chasten

[chey-suhn]
verb (used with object)
1.
to inflict suffering upon for purposes of moral improvement; chastise.
2.
to restrain; subdue: Age has chastened his violent temper.
3.
to make chaste in style.

Origin:
1520–30; chaste + -en1; replacing chaste (v.), Middle English chastien < Old French chastier < Latin castigāre; see castigate

chastener, noun
chasteningly, adverb
chastenment, noun
unchastened, adjective


1. discipline, punish. 2. humble. 3. purify, simplify.


1. indulge.
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Based on the Random House Dictionary, © Random House, Inc. 2014.
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World English Dictionary
chasten (ˈtʃeɪsən)
 
vb
1.  to bring to a state of submission; subdue; tame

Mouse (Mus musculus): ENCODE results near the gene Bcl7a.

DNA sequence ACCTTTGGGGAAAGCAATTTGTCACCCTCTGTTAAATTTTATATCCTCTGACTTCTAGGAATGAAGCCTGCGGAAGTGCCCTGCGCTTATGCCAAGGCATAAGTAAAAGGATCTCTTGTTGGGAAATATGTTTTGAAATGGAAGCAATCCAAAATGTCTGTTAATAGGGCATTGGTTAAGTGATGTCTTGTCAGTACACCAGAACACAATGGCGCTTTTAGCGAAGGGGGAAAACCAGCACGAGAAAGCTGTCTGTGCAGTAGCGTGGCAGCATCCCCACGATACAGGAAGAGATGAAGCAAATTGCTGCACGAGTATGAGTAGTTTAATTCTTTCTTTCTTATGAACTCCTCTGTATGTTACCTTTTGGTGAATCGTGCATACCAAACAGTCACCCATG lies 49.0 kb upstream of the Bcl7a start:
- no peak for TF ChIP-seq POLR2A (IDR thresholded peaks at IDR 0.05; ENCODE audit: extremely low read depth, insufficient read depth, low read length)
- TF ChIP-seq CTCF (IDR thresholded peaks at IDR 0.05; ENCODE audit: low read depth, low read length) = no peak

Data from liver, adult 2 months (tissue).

2.  to discipline or correct by punishment
3.  to moderate; restrain; temper
 
[C16: from Old French chastier, from Latin castigāre; see castigate]
 
'chastener
 
n
 
'chasteningly
 
adv

Collins English Dictionary - Complete & Unabridged 10th Edition
2009 © William Collins Sons & Co. Ltd. 1979, 1986 © HarperCollins
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Etymonline
Word Origin & History

chasten
1526, from obsolete chaste (v.), c.1200, from O.Fr. chastier (see chastize).
Online Etymology Dictionary, © 2010 Douglas Harper
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Example sentences
We need to place the blame where it belongs, to chasten our policy elites.
Conscience and remembrance of them should chasten those of us who have lived on and reined in idealism.
Waterfalls chasten and refresh, providing an extraordinary combination of moral instruction and physical pleasure.
One sip of any of these scofflaw guzzlers is enough to chasten the purists.
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